What’s a Pope Francis Catholic?
In a Washington Post profile of Tim Kaine, Hillary Clinton's vice presidential nominee, CUA sociologist William D’Antonio was quoted as calling the Virginia Senator and former governor a "Pope Francis Catholic." As evidence, Prof. D'Antonio pointed toward Sen. Kaine's lifelong commitment to serving the poor, which has manifested itself both his personal life and his policy advocacy, and added, “At some point, if you ask: Who reflects more the way Francis looks at the world? To the degree that’s important, it’s certainly not Donald Trump.”
Is Tim Kaine a Pope Francis Catholic?
But if your standard for a "Pope Francis Catholic" is "more like Francis than Donald Trump is," you could count the number of "Pope Francis Catholics" in the billions. Although Kaine may align himself with the Church on many issues, especially those that Francis has expressed particular concern about, his views do not seem to have been substantially influenced by our current Pope.
As Governor of Virginia, Kaine made clear his opposition to the death penalty, but did not attempt to enact it politically against the wishes of the people in his state. The same is true of his position on abortion: he agrees with the Church's teaching, and supported pro-life measures as a governor, but according to NARAL, his votes in the Senate have aligned with pro-choice policy goals without a single exception.
This extreme reluctance to push one's personal and moral beliefs through policy follows the example set by former New York governor Mario Cuomo, whom many other American Catholic Democrats have since emulated. Kaine may be a particularly praiseworthy specimen of that species and even an exemplary product of Jesuit education, but unless we can point toward ways in which Kaine has been substantially influenced by Pope Francis, it makes little sense to call him a "Pope Francis Catholic." Although the views, emphases, and sympathies of these Cuomo Catholics may frequently coincide with Francis' own, this group would not look any different if they had never heard of Jorge Bergoglio.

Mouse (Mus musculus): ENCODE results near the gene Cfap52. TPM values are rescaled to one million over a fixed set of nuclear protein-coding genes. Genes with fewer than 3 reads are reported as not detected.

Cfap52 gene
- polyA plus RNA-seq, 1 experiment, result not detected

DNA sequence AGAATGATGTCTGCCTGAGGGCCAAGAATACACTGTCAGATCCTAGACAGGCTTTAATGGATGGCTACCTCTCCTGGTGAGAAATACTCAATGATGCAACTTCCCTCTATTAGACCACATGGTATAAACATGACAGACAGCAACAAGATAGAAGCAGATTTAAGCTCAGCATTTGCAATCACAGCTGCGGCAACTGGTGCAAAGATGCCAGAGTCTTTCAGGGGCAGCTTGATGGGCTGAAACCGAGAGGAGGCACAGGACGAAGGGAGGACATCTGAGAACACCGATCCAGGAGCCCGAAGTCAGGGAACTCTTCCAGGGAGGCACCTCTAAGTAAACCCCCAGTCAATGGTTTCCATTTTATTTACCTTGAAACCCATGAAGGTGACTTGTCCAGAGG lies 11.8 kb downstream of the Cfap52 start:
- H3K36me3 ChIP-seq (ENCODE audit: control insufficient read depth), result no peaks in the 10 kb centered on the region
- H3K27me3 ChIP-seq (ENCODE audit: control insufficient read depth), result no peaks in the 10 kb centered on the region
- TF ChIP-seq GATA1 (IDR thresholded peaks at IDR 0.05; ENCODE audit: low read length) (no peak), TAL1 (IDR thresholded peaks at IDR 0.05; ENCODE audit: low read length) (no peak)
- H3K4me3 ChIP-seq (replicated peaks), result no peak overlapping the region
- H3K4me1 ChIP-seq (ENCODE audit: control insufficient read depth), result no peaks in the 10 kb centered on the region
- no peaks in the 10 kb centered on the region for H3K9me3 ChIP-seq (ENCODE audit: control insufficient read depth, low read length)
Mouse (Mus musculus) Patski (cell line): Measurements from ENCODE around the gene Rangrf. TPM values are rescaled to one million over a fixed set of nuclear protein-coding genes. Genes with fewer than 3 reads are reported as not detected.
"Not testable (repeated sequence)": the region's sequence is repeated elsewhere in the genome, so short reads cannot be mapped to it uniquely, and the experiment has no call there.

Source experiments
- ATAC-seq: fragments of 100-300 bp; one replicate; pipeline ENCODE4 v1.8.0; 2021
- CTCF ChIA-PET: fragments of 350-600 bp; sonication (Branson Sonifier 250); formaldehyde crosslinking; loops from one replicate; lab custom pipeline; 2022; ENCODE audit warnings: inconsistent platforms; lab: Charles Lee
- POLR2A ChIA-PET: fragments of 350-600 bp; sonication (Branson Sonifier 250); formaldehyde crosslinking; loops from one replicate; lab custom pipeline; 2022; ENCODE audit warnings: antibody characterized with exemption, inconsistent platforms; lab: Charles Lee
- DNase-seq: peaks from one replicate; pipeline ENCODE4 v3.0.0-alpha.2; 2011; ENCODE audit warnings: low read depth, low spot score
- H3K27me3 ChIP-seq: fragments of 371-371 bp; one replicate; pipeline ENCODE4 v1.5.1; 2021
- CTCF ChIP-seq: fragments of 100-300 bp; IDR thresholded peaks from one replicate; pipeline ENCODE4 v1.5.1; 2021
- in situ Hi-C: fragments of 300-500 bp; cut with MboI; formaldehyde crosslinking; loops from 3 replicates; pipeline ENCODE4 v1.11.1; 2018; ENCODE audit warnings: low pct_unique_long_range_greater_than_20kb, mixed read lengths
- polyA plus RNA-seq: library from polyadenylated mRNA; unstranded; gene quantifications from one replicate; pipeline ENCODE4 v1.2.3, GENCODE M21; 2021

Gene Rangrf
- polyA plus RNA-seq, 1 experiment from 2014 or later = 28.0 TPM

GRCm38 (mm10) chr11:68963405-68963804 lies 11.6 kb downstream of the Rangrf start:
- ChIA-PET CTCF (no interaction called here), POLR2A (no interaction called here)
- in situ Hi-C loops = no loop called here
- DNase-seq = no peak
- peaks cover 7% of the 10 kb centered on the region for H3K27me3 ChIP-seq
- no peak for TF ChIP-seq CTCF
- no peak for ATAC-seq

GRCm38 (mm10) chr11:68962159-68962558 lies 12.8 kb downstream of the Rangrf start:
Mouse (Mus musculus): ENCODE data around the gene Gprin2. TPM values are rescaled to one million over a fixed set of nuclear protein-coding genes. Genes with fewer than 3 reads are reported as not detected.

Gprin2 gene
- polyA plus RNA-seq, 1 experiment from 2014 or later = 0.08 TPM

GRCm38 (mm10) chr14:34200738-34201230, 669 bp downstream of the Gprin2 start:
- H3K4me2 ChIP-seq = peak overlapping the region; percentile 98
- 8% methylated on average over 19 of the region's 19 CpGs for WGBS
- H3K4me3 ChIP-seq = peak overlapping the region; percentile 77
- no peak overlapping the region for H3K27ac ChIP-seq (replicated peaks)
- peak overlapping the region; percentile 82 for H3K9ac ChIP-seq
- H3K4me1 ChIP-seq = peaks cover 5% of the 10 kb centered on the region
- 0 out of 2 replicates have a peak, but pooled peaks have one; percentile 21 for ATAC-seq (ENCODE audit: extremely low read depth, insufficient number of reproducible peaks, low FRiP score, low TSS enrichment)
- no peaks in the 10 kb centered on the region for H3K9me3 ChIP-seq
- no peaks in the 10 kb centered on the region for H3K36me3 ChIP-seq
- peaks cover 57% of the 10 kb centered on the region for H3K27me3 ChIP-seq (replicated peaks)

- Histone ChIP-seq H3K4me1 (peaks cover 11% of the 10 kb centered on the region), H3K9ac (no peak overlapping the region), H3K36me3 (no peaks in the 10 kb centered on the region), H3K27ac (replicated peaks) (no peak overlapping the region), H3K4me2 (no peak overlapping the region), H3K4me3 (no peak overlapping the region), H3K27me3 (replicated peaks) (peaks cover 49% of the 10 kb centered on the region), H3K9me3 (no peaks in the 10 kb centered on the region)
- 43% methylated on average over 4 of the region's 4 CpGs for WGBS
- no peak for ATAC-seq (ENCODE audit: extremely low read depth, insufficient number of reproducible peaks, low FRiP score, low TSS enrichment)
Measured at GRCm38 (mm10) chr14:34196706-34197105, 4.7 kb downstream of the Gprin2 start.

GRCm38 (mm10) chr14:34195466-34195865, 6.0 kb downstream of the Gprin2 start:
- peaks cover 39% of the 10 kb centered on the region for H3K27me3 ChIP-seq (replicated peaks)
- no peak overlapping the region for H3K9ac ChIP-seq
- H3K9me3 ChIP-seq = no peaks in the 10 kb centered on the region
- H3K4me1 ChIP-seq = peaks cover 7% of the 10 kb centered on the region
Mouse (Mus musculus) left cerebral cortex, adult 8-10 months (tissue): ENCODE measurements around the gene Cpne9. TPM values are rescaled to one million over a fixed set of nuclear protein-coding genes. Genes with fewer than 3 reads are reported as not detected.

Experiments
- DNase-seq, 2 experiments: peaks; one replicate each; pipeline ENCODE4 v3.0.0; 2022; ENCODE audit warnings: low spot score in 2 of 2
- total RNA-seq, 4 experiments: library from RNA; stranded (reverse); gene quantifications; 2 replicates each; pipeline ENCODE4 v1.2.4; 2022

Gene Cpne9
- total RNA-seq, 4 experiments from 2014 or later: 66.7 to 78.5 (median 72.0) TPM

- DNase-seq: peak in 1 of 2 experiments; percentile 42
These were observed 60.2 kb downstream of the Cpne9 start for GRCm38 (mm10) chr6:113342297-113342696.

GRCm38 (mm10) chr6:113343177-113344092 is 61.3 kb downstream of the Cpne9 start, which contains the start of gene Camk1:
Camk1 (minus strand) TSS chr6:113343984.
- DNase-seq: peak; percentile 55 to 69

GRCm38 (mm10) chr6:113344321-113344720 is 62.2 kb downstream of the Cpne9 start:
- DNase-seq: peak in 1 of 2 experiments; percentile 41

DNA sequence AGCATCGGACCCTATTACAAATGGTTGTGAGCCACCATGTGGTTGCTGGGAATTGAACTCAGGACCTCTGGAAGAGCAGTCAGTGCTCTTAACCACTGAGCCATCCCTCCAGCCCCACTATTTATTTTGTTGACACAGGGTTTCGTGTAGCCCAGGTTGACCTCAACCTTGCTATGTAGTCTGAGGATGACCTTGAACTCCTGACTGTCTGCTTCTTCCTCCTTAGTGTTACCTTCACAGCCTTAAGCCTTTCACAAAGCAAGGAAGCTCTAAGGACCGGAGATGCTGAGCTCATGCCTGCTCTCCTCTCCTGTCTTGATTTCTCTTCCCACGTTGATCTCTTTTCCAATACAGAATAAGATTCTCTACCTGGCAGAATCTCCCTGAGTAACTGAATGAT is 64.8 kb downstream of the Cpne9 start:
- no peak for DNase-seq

In other words, if a "Pope Francis Catholic" is not someone whose life as a Catholic has been substantially informed by Pope Francis' words or example, but a typical Catholic Democrat from any of the last several decades, the term is hardly more useful than if it just meant "more like Pope Francis than Donald Trump is." We are not giving Pope Francis the opportunity to define his own pontificate or indeed bring anything new to the table: we are simply taking our "Cuomo Catholic Democrat" box and re-labeling it "Pope Francis Catholic." Clearly, anyone who persists in trying to apply that label to Kaine on such a thin pretense is only trying to play up the contrast between Trump and the Pope for purely political reasons.
New Wine, New Wineskins